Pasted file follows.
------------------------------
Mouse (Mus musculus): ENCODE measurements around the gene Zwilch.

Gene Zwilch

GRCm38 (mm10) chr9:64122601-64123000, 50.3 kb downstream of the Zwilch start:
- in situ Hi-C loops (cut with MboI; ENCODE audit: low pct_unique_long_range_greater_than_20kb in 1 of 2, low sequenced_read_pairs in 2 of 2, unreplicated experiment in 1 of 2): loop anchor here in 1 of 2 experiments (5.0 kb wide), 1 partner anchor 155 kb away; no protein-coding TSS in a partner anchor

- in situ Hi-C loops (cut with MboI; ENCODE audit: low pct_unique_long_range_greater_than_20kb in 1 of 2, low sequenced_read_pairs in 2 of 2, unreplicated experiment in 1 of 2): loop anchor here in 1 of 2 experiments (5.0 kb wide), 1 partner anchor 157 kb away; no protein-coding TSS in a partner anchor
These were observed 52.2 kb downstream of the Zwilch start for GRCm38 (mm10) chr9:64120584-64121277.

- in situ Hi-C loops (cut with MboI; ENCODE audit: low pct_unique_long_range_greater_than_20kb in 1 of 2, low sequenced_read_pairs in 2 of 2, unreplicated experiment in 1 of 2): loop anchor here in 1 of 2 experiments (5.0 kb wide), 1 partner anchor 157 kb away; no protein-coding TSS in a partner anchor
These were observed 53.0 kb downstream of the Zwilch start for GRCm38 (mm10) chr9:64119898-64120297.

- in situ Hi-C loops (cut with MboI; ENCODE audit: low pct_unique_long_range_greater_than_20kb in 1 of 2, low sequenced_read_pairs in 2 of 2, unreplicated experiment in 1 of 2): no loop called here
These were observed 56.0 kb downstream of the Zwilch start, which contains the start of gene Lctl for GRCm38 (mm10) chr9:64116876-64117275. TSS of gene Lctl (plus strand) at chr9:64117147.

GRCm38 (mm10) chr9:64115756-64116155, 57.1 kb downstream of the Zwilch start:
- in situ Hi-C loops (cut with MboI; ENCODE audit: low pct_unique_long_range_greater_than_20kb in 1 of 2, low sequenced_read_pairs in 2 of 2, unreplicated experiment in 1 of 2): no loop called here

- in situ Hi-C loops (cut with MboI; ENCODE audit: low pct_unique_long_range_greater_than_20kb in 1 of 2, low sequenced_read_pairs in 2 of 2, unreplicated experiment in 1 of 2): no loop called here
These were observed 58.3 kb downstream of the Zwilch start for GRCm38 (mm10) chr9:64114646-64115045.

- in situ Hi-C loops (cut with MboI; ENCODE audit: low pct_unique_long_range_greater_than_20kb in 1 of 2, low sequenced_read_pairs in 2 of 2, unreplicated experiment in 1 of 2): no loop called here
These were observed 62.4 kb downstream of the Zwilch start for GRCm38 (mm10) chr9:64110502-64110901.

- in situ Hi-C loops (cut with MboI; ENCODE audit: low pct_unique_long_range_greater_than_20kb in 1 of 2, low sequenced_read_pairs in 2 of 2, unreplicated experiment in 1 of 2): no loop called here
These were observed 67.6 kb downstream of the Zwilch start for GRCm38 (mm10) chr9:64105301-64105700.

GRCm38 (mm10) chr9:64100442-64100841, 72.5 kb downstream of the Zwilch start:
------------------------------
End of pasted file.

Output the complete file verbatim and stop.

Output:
Mouse (Mus musculus): ENCODE measurements around the gene Zwilch.

Gene Zwilch

GRCm38 (mm10) chr9:64122601-64123000, 50.3 kb downstream of the Zwilch start:
- in situ Hi-C loops (cut with MboI; ENCODE audit: low pct_unique_long_range_greater_than_20kb in 1 of 2, low sequenced_read_pairs in 2 of 2, unreplicated experiment in 1 of 2): loop anchor here in 1 of 2 experiments (5.0 kb wide), 1 partner anchor 155 kb away; no protein-coding TSS in a partner anchor

- in situ Hi-C loops (cut with MboI; ENCODE audit: low pct_unique_long_range_greater_than_20kb in 1 of 2, low sequenced_read_pairs in 2 of 2, unreplicated experiment in 1 of 2): loop anchor here in 1 of 2 experiments (5.0 kb wide), 1 partner anchor 157 kb away; no protein-coding TSS in a partner anchor
These were observed 52.2 kb downstream of the Zwilch start for GRCm38 (mm10) chr9:64120584-64121277.

- in situ Hi-C loops (cut with MboI; ENCODE audit: low pct_unique_long_range_greater_than_20kb in 1 of 2, low sequenced_read_pairs in 2 of 2, unreplicated experiment in 1 of 2): loop anchor here in 1 of 2 experiments (5.0 kb wide), 1 partner anchor 157 kb away; no protein-coding TSS in a partner anchor
These were observed 53.0 kb downstream of the Zwilch start for GRCm38 (mm10) chr9:64119898-64120297.

- in situ Hi-C loops (cut with MboI; ENCODE audit: low pct_unique_long_range_greater_than_20kb in 1 of 2, low sequenced_read_pairs in 2 of 2, unreplicated experiment in 1 of 2): no loop called here
These were observed 56.0 kb downstream of the Zwilch start, which contains the start of gene Lctl for GRCm38 (mm10) chr9:64116876-64117275. TSS of gene Lctl (plus strand) at chr9:64117147.

GRCm38 (mm10) chr9:64115756-64116155, 57.1 kb downstream of the Zwilch start:
- in situ Hi-C loops (cut with MboI; ENCODE audit: low pct_unique_long_range_greater_than_20kb in 1 of 2, low sequenced_read_pairs in 2 of 2, unreplicated experiment in 1 of 2): no loop called here

- in situ Hi-C loops (cut with MboI; ENCODE audit: low pct_unique_long_range_greater_than_20kb in 1 of 2, low sequenced_read_pairs in 2 of 2, unreplicated experiment in 1 of 2): no loop called here
These were observed 58.3 kb downstream of the Zwilch start for GRCm38 (mm10) chr9:64114646-64115045.

- in situ Hi-C loops (cut with MboI; ENCODE audit: low pct_unique_long_range_greater_than_20kb in 1 of 2, low sequenced_read_pairs in 2 of 2, unreplicated experiment in 1 of 2): no loop called here
These were observed 62.4 kb downstream of the Zwilch start for GRCm38 (mm10) chr9:64110502-64110901.

- in situ Hi-C loops (cut with MboI; ENCODE audit: low pct_unique_long_range_greater_than_20kb in 1 of 2, low sequenced_read_pairs in 2 of 2, unreplicated experiment in 1 of 2): no loop called here
These were observed 67.6 kb downstream of the Zwilch start for GRCm38 (mm10) chr9:64105301-64105700.

GRCm38 (mm10) chr9:64100442-64100841, 72.5 kb downstream of the Zwilch start: